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Snapper is widely distributed in Australia and managed as twleve stocks. Seven are sustainable, one is recovering, three are depleted and one is undefined.
Stock Status Overview
|Queensland||Queensland||ECIFFF, RRFFF||Depleted||Estimated biomass, standardised catch rates, length and age composition, fishing mortality rate, catch, effort, CPUE|
- East Coast Inshore Fin Fish Fishery (QLD)
- Rocky Reef Fin Fish Fishery (QLD)
Snapper has a wide distribution in Australia, from the Gascoyne region on the west coast of Western Australia, around the south of the continent, and up to northern Queensland around Hinchinbrook Island [Kailola et al. 1993]. Within this broad distribution, the biological stock structure is complex.
Recent genetic studies of Snapper using microsatellite markers have led to a refined understanding of stock structure for the east Australian coast that have indicated greater complexity than previously thought. Snapper from Queensland to central New South Wales show little genetic differentiation and are considered to represent a single genetic stock [Morgan et al. in press], consistent with earlier studies using allozymes [Sumpton et al. 2008]. This stock is referred to as the East Coast Stock, with the Queensland and New South Wales components managed and assessed at the jurisdictional level. However, migratory dynamics between Queensland and New South Wales are not well understood and some studies have suggested limited long-range movements, with many fish showing extended periods of local residency [Harasti et al. 2015, Sumpton et al. 2003]. The majority of commercial landings in New South Wales are thought to consist of fish that recruit from local estuaries [Gillanders 2002]. In addition to the limited mixing within the stock, key biological traits of Snapper (such as the size and age at maturity) vary with latitude [Stewart et al. 2010]. It is therefore appropriate to manage and report on stock status of the East Coast biological stock of Snapper at the jurisdictional level – as Queensland and New South Wales jurisdictional stocks.
It is now considered that Snapper from eastern Victoria are genetically differentiated from those to the north of Eden on the southern coast of New South Wales [Morgan et al. unpublished]. As such, Snapper from Wilsons Promontory to southern New South Wales are considered to be a separate biological stock that is now referred to as the Eastern Victorian stock. Although there is low genetic variation between the eastern and western sides of Wilsons Promontory [Meggs and Austin 2003, Morgan et al. unpublished], separation between these populations has been supported by tagging and otolith chemistry studies [Coutin et al. 2003, Hamer et al. 2011]. Snapper to the west of Wilsons Promontory, including the important fisheries of Port Phillip Bay and Western Port, constitute the Western Victorian biological stock. This extends westward from Wilsons Promontory to near the mouth of the Murray River in south eastern South Australia [Donnellan and McGlennon 1996, Fowler et al. 2017, Hamer et al. 2011, Sanders 1974].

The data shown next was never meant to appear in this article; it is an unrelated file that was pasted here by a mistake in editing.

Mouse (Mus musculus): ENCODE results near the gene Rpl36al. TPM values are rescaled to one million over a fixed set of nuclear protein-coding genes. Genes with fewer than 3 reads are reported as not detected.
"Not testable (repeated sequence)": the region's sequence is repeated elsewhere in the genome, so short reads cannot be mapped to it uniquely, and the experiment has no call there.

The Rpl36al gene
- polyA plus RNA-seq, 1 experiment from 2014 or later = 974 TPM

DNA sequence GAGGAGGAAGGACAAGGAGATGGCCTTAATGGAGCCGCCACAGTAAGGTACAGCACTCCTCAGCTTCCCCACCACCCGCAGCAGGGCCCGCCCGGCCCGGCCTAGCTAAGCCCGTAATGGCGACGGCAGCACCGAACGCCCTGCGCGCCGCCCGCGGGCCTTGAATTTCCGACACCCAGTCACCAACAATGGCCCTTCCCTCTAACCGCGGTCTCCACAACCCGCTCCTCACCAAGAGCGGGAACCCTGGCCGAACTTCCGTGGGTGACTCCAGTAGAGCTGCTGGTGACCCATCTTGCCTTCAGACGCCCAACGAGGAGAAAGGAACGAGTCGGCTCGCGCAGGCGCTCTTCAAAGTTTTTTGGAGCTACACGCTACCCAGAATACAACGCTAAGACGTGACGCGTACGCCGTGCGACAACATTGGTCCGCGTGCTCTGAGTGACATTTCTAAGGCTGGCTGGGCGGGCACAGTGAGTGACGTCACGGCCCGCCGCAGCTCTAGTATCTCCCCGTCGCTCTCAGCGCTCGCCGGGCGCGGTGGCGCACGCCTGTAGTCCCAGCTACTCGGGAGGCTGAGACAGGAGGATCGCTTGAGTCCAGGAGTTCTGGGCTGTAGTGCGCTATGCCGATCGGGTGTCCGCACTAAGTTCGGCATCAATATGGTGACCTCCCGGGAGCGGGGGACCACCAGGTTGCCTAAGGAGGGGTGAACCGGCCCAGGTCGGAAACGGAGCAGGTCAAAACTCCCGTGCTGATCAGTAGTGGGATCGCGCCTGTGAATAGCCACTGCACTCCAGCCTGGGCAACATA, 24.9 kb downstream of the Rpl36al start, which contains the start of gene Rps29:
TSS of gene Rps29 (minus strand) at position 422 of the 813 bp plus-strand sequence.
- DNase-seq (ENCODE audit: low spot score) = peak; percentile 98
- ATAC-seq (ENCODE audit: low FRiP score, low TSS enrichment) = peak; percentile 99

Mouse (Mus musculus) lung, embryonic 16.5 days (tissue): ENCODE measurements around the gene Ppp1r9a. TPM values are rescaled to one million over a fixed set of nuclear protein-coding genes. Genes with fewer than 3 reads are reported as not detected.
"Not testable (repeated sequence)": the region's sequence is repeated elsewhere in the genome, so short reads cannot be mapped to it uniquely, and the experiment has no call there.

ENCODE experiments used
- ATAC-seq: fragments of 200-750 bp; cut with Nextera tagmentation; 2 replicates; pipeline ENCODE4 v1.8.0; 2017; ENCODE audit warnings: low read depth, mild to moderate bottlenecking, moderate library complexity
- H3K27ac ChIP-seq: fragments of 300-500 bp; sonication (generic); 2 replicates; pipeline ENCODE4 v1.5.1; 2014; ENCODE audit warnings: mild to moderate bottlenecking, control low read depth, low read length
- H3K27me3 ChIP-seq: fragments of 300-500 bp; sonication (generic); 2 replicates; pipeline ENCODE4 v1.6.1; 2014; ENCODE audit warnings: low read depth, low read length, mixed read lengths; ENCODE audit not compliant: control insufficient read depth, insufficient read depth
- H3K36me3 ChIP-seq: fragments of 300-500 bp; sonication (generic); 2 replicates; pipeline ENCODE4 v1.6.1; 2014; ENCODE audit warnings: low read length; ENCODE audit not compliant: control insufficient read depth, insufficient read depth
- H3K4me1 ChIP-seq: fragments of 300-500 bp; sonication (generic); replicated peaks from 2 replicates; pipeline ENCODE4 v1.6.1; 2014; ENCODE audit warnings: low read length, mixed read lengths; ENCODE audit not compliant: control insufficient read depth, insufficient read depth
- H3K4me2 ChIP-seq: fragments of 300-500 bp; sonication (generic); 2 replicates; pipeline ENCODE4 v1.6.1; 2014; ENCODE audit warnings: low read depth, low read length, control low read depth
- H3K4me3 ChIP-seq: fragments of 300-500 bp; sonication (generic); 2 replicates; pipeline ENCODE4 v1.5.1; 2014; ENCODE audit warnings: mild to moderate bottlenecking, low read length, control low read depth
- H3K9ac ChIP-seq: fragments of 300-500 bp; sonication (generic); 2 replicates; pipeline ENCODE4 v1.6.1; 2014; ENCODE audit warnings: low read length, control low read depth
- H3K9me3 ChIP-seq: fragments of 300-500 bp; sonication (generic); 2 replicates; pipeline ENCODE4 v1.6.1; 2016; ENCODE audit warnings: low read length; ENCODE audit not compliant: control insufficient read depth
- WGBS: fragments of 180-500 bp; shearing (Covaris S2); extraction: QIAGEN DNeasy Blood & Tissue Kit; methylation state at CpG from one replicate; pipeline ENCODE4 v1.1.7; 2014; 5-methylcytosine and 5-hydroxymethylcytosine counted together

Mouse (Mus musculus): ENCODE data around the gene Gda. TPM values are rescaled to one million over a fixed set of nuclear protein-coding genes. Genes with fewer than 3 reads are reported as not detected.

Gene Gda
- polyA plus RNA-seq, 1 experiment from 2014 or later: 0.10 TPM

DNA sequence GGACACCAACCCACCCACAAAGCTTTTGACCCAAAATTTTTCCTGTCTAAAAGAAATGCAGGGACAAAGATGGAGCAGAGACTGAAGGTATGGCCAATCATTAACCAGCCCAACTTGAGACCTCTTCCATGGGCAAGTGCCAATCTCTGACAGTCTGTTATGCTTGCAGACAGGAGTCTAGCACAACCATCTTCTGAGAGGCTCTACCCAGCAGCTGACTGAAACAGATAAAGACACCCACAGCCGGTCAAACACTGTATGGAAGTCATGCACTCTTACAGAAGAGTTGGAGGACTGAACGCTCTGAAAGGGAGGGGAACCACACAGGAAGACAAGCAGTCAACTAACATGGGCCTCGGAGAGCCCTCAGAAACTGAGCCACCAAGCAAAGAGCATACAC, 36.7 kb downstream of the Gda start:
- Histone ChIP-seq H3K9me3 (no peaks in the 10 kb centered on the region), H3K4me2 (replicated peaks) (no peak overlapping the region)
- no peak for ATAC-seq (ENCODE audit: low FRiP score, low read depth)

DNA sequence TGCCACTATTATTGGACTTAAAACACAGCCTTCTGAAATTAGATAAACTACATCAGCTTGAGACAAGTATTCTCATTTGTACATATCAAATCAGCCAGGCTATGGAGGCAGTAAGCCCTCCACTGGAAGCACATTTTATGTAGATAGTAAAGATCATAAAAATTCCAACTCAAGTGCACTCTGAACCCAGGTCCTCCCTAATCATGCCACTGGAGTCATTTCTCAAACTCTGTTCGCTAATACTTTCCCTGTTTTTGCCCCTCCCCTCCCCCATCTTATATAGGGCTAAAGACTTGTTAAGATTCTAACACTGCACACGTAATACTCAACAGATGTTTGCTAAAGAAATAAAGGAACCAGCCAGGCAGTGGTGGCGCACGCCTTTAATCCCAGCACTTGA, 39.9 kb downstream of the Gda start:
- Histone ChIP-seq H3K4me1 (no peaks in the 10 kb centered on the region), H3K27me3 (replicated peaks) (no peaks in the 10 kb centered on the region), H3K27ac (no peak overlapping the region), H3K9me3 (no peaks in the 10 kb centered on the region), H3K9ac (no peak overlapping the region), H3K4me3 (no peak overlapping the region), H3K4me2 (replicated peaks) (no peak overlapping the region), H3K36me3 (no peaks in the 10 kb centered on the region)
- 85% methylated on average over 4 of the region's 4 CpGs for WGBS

The South Australian fishery was originally divided into six management units, due to uncertainty about movement among different regional populations [Fowler et al. 2013]. However, a recent study evaluated the stock structure and adult movement among regional populations within South Australia, and also with western Victoria [Fowler 2016, Fowler et al. 2017], based on inter-regional comparisons of otolith chemistry and increment widths, as well as population characteristics. The study differentiated three stocks. The Western Victorian stock which extends westward into south-eastern South Australia depends on recruitment into, and subsequent emigration from, Port Phillip Bay in Victoria. As such, this is a cross-jurisdictional stock, although the components from the two states are still managed independently. The two other stocks are wholly located within South Australia. The Spencer Gulf/West Coast stock depends on recruitment into Northern Spencer Gulf from where some fish emigrate to replenish the populations of Southern Spencer Gulf and the west coast of Eyre Peninsula. The third stock is the Gulf St. Vincent stock, which relies on recruitment into Northern Gulf St. Vincent, and subsequent emigration to Southern Gulf St. Vincent and Investigator Strait [Fowler et al. 2016].
In Western Australia, Snapper is currently divided into six management units. At the smaller geographic scale inside Shark Bay, genetically-related but biologically separate stocks have been identified in the Eastern Gulf, Denham Sound and Freycinet Estuary based on otolith chemistry and tagging [Bastow et al. 2002, Edmonds et al. 1999, Gardner et al. 2017, Johnson et al. 1986, Moran et al. 2003, Norriss et al. 2012]. At the wider scale, Snapper in oceanic waters off the Western Australian coast that comprise the three remaining management units, i.e. Shark Bay oceanic, West Coast and South Coast, show low levels of genetic differentiation (microsatellites) over hundreds of kilometers consistent with a semi-continuous genetic stock where gene flow is primarily limited by geographic distance [Gardner and Chaplin 2011, Gardner et al. 2017]. Otolith chemistry has indicated residency of adult Snapper in the Gascoyne, West and South Coast bioregions, but with recruitment likely coming from multiple nursery areas [Fairclough et al. 2013, Wakefield et al. 2011]. Tagging studies support these findings with the majority of adults tagged at the key spawning locations in the Gascoyne and West Coast bioregions recaptured within 100 km, as well as location philopatry of adults that aggregate to spawn in embayments on the west coast [Crisafulli et al. in press, Moran et al. 2003, Wakefield et al. 2011].
Here, assessment of stock status for Snapper is presented at the biological stock level—Shark Bay inshore Eastern Gulf, Shark Bay inshore Denham Sound, Shark Bay inshore Freycinet Estuary (Western Australia); Eastern Victoria (Victoria), Western Victoria (Victoria and South Australia), Gulf St Vincent, Spencer Gulf/West Coast (South Australia); the management unit level—South Coast, Shark Bay Oceanic and West Coast (Western Australia); and the jurisdictional level–Queensland and New South Wales.